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NEWS | July 25, 2012

NMC - Charleston: 'Minding' our own business

By Senior Airman Dennis Sloan Joint Base Charleston Public Affairs

"Sea mines and the need to counter them have been constants for the U.S. Navy since the earliest days of the Republic ... Today, traditional navies as well as maritime terrorists can and do use mines and Underwater Improvised Explosive Devices to challenge military and commercial use of the seas."

Navy Munitions Command Unit Charleston, at Joint Base Charleston - Weapons Station, houses one of only two U.S. Navy mine units in the country, and the only mine unit on the eastern seaboard.

Navy Munitions Command's primary mission is to protect United States national interests and the security of our nation, its citizens and our allies through: providing receipt, storage and issue of ordinance supporting Maritime Prepositioning Force and Afloat Prepositioning Force missions, providing offensive and defensive pre-positioned War Reserve Stock service mines, exercises and training shapes as well as providing research and development projects for mining.

"Here in NMC's mine shop, we are a mix of active-duty, reservists and civilians," said Petty Officer 1st Class William Senseney, NMC team leader and Navy mineman. "My role is to make sure the Sailors here are trained and ready to join the fleet if they are called upon."

The active-duty Sailors in the mine shop are trained to break down and rebuild mines. These Sailors are in a deployable status, ready to report to the fleet at any time, where they will maintain and deploy mines aboard aircraft carriers.

There are also three Navy Reserve units attached to the NMC: NR Mobile Mine Assembly Unit 3 from Seal Beach, Calif., NR MOMAU 8 from Austin, Texas, and NR MOMAU 4 from Albany, N.Y.

"As reservists, we don't deploy to carriers," said Petty Officer 1st Class Ken Lopez, MOMAU 3 leading petty officer. "We stay here at home station and help train new Sailors on mineman duties as well as perform the training ourselves. It makes it easier if the knowledge stays here with us, so there is always someone with years of experience on-hand. The reservists come from all different backgrounds. We have civilian cops, firemen, photographers and the list goes on."

The mine shop is comprised of five departments: refurbishment, service, training and exercise, supply and quality assurance.

"All of the Sailors must know what to do in each section of the shop," said Senseney. "The ultimate goal is to get each of them to the level of quality assurance. Once a Sailor is working in quality assurance, they have reached the top of their field."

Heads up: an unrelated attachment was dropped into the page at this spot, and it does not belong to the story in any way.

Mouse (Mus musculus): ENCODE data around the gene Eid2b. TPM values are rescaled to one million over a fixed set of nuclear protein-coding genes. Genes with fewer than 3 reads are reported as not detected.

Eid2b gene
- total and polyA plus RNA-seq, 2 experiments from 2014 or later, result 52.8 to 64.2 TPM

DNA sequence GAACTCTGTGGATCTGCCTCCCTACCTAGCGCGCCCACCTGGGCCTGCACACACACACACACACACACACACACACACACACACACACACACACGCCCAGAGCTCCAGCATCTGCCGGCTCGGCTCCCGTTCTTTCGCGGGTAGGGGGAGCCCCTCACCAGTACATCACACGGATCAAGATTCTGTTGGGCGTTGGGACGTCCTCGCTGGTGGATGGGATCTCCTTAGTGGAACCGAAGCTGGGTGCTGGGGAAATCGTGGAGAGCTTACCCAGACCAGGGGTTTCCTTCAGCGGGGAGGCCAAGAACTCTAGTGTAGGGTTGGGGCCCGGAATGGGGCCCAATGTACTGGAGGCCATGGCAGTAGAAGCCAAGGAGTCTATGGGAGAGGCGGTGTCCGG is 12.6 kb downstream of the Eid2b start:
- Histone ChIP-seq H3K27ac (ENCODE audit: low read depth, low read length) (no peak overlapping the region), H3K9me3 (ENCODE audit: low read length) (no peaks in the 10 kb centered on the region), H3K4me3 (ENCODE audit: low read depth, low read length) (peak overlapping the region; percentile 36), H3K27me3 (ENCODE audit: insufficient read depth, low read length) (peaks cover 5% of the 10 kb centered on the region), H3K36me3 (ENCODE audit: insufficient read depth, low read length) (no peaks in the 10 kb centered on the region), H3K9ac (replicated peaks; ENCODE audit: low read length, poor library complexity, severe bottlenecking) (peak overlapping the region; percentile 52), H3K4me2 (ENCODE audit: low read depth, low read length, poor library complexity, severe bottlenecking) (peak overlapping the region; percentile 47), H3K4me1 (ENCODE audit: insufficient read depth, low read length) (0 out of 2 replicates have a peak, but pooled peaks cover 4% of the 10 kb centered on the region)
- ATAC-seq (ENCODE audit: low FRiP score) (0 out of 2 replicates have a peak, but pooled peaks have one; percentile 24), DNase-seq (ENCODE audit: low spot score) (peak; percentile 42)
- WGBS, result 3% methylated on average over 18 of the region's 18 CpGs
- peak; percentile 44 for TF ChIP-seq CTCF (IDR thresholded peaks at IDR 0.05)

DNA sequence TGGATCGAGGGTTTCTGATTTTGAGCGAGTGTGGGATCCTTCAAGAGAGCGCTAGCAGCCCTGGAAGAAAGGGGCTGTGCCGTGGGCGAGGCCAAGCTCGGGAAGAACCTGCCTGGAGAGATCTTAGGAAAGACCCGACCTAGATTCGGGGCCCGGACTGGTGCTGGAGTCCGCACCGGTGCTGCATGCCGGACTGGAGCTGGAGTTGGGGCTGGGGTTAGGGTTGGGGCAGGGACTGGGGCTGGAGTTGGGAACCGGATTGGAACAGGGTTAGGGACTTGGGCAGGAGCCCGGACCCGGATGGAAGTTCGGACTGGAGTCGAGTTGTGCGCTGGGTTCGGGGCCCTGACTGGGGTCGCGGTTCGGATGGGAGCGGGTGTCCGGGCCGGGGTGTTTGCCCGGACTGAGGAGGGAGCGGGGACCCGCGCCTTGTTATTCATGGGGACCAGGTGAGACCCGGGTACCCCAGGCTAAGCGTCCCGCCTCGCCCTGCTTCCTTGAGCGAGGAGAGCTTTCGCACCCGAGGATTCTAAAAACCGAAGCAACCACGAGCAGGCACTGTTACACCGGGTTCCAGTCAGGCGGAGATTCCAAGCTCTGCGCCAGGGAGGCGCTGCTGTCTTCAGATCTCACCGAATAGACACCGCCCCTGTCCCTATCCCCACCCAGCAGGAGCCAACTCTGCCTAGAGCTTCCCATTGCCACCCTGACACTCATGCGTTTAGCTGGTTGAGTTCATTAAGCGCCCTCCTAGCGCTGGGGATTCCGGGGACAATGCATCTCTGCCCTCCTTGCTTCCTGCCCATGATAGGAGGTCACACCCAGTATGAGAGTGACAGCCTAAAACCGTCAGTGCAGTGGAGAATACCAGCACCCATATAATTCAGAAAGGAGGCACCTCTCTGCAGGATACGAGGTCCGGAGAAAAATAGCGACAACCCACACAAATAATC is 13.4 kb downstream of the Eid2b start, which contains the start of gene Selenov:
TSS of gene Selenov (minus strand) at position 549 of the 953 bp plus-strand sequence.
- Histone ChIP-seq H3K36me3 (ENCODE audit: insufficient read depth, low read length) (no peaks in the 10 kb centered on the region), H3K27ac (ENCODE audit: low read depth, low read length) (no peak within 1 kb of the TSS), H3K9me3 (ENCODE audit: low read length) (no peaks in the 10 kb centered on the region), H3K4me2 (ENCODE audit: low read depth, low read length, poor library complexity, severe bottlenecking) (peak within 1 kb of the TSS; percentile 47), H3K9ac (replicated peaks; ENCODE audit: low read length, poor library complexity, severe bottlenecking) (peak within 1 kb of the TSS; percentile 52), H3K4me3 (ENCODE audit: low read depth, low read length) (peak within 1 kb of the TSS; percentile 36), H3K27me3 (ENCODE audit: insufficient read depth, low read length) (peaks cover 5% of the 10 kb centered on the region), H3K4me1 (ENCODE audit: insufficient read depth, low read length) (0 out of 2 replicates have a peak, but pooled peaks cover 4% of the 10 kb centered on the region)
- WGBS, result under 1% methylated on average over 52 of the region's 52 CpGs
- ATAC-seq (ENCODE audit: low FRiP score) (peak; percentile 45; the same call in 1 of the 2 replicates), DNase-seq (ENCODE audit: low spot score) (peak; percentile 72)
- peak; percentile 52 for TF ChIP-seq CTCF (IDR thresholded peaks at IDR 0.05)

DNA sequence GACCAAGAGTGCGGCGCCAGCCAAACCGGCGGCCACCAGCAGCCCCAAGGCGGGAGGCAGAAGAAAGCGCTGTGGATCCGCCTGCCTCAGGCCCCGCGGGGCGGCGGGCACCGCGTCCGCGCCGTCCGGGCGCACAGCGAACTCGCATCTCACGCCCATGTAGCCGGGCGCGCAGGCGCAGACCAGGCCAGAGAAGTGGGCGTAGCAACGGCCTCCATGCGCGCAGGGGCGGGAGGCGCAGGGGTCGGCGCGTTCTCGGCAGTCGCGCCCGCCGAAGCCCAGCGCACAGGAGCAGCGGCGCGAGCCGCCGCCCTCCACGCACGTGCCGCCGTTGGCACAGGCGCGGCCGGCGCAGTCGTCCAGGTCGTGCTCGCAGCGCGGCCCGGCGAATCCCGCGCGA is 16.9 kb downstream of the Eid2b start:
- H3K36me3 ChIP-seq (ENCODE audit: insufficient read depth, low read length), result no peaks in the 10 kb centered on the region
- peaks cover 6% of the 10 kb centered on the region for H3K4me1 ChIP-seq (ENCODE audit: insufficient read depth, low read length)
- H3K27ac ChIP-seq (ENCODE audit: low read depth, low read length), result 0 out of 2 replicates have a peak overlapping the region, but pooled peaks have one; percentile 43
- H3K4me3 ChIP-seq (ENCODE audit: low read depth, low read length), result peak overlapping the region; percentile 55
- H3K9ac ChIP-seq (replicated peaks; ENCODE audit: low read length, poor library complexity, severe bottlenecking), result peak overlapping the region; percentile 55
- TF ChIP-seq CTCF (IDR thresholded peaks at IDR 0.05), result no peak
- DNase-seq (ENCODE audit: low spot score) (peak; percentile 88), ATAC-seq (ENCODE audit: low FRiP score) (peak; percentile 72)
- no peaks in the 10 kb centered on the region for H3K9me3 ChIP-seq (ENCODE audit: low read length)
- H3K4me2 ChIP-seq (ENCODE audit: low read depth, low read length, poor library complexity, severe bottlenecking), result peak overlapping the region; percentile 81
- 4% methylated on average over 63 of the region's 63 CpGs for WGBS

The refurbishment shop deals with exercise and training mines that have been in the water for years and need to be water blasted and repainted.

"Some of these training mines have been in the water so long and have dents and cracks in them that they have to be disposed of rather than refurbished," said Senseney.

When a training mine is severely damaged or past its refurbish date, it is used for other training purposes or by Explosive Ordinance Disposal units for their training.

Refurbishing a mine is a multi-step process. The mine will go through water blasting, extreme heat to dry the mine, as well as painting. Then, the interior portion of the mine is inspected to see if there is any water intrusion. If there is, the water will be removed and the gasket seals will be replaced.

"Refurbishing is done on a conveyor in the form of an assembly line," said Senseney. "It takes approximately an hour and a half from start to finish for each mine, which is not very long for how much work we do on each one."

The same procedures apply to actual explosive mines that are used in the fleet.

The unit is constantly training and performing exercises so the Reserve Sailors can hone their skills. The training and exercises also prepare the active-duty Sailors for their deployments to aircraft carriers.

The supply section of the shop accounts for all the mines brought in and out of the shop.

"Some mines are used purely for training purposes and some are in the process of being refurbished and sent to carriers," said Senseney. "Luckily, I have an amazing team of Sailors who keep the mission running seamlessly at all times."

The service side of the house is located in a separate building for safety reasons. The Sailors who work in service perform quality checks on all the mines.

"Ultimately, our mission is deterrence," said Senseney. "If we put one mine in a river, the enemy has to check every inch of it to make sure there are no more. If we delay an enemy's progress for even a day, then we have succeeded."